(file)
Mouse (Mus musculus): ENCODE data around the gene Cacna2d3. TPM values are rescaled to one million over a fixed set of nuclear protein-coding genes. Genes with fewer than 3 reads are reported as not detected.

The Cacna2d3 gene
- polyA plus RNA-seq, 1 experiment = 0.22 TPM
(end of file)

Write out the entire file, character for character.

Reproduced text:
Mouse (Mus musculus): ENCODE data around the gene Cacna2d3. TPM values are rescaled to one million over a fixed set of nuclear protein-coding genes. Genes with fewer than 3 reads are reported as not detected.

The Cacna2d3 gene
- polyA plus RNA-seq, 1 experiment = 0.22 TPM